Hobart Rowland, A&E editor
A few things I recall: weekend upon weekend of proofing and editing; moving between floors of the old office building (though I can’t recall why); bike-tire marks decorating the walls; trying desperately to keep that ornery rebel Joey Sweeney in line; and talking early Bowie and chain-smoking with Marah’s Dave Bielanko at a Superdrag concert.
Collin Keefe, writer, web editor
Lauren McCutcheon and I came up with Lush Life. One of the first ones I penned was about the “Cop Shop,” the corner market and go-to spot for delicious and refreshing 40s of malt liquor at 13th and Lombard. It was nothing. Just a stupid couple of sentences about buying beer. Honestly I probably spent about 10 minutes on it.
Years later, when my wife Holly and I first started dating, she lived practically across the street from the Cop Shop. I still smoked cigarettes then, so I once again found myself a regular customer. One night I stopped in ... to pick up some beer and a pack of smokes and was completely shocked to see my little 150-word sidebar framed and hanging on the wall. It remained on the wall there until the place changed hands a couple years ago.
Liz Spikol, writer, editor
I wrote a column [“The Trouble with Spikol”] for 10 years about personal issues—addiction, mental illness, fun stuff like that. I got a lot of mail in response. But nothing got a response like when I wrote about the Jewish community. One time I wrote an article expressing some sympathy for Palestinians. It got picked up by media outlets all over the Arab world, and was published on anti-Semitic websites. Someone even phoned my parents to say I should die. Years later, I decided I wanted to have a Jewish-related cover for our holiday guide. The overall theme of the issue was pets. I volunteered my adorable hamster Tinsel (R.I.P.) for the cover shot, but we had to make him Jewish if I wanted to pay tribute to Hanukkah. Art Director Sara Green brilliantly conceived a costume for him with a yarmulke and side curls. I felt I was doing the Jewish community—my community—a good thing by bucking the Christmas trend. Within hours of the papers’ arrival in the boxes, we got angry phone calls suggesting that putting a “rat” on the cover was deliberately invoking the legacy of portraying Jews as rodents. I got a call from a reporter at the Jewish Exponent who asked about my authenticity as a practicing Jew.
I started at PW in 1998 as a part-time copy editor, and over the years, the culture of the pub changed drastically. Those of us who were editors fought bitterly with “the business side.” I remember two arguments that serve as bookends to my PW career. One of them was about a special issue—maybe a summer guide. We were allotted 176 pages total, and that seemed stingy to us. As the publisher walked by my office on the way to Tim’s office, I yelled out: “Two hundred pages! We won’t accept any less!” And we got it. About seven years later, we were asked to make drastic cuts to the editorial department. We worked for days on a plan that would keep as many jobs as possible, twisting the functioning of the edit department like a soft pretzel. We went into the meeting feeling optimistic; we had tried our very best and saved a great deal. We were quickly told the twisting and cuts weren’t enough. That’s when I understood it would never be enough. The industry had changed.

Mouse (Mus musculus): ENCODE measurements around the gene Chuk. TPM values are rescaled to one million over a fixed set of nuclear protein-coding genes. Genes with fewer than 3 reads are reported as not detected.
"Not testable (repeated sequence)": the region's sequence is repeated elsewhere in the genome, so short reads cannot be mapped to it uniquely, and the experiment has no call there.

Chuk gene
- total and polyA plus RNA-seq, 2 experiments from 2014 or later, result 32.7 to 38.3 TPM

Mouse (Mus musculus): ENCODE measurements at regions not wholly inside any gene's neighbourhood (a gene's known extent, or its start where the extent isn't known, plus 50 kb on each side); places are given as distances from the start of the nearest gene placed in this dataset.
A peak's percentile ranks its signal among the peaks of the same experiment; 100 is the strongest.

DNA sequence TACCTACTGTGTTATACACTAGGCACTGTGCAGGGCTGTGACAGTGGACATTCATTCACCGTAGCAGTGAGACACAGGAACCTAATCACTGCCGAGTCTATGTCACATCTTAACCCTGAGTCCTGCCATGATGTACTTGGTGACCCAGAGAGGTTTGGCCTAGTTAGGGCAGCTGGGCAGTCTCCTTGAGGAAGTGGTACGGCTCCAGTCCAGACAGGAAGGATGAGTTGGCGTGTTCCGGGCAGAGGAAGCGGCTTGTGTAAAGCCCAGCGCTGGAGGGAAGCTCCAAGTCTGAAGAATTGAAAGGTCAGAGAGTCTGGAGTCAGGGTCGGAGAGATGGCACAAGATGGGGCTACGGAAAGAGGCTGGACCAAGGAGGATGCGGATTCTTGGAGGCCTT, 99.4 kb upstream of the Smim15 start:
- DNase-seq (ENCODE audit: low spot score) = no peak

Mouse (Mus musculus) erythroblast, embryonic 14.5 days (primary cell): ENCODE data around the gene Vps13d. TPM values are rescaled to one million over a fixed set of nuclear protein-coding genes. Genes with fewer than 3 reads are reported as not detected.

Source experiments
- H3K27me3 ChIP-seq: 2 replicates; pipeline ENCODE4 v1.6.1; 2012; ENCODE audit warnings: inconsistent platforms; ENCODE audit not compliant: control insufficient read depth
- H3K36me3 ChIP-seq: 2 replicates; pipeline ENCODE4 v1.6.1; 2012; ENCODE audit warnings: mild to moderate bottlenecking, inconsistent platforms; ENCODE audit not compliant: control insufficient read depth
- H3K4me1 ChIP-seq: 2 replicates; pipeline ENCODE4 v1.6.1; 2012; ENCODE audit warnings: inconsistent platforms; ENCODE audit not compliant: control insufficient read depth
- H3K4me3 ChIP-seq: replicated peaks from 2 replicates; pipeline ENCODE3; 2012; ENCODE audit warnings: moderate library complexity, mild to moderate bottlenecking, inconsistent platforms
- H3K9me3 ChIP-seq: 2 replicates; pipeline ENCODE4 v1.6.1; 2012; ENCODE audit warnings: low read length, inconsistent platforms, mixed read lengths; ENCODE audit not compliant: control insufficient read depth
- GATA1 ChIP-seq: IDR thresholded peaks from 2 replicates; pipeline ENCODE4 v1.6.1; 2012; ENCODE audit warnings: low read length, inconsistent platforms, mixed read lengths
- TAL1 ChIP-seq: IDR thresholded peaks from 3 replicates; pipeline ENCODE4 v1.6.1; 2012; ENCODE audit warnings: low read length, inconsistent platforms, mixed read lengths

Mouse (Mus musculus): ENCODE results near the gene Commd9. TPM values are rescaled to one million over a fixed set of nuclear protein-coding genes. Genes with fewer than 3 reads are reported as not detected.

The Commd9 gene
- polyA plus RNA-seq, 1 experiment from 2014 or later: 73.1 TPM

Emily Brochin, intern
PW wanted to run a cover story called “Die Hipster, Die” and needed some models to lambast and I was volunteered for the job. The editor and photographer showed up at my house with a pile of accoutrements and raided my closet, and they proceeded to assemble an epically puke-tastic 2004 hipster uniform. I ended up wearing legwarmers over high heels, a bullet belt of some sort, giant headphones, sunglasses, and holding a can of PBR. The cherry on the sundae was the pair of knitting needles poking out of my handbag. For one brief and shining moment, I was the Citizen Kane of petulant 20-somethings across Philadelphia.
Sean Burns, film critic
Five years after it was released, I received this letter about my review of Memento:
I have just had the severe misfortune of reading your review of Memento for Philadelphia Weekly. Though I am well aware that my criticism of your critique is somewhat belated, I nevertheless feel compelled to question your intelligence, social standing and lineage to the nth degree.
I remain, sir, your obedient servant,
JS de Lange
Lauren McCutcheon, food critic
A long time ago, someone told me that it was much easier to write snarky critiques than positive reviews of anything. So when I became the restaurant critic for PW, I did my best to avoid trashing independently owned, mom-and-pop-type places. If the restaurant was little, and it was bad, I just wouldn’t write about it. Bigger, popular places with lots of money behind them, however, were fair game. After three of the worst meals of my life at the one-time institution that was Bookbinders in Old City, I wrote a review that began, “Bookbinders is bad.” To which the current GM (and former owner) responded by emailing me: “I guess a blowjob is out of the question.” To which I responded by forwarding his email to our gossip columnist.
The paper you now hold in your hands, PW, has been around for 40 years—more or less. Like most media stories, it’s a bit more complicated than that. No matter the changes, though, there is a through line in the paper’s history: a renegade spirit and a determination to give voices to the voiceless.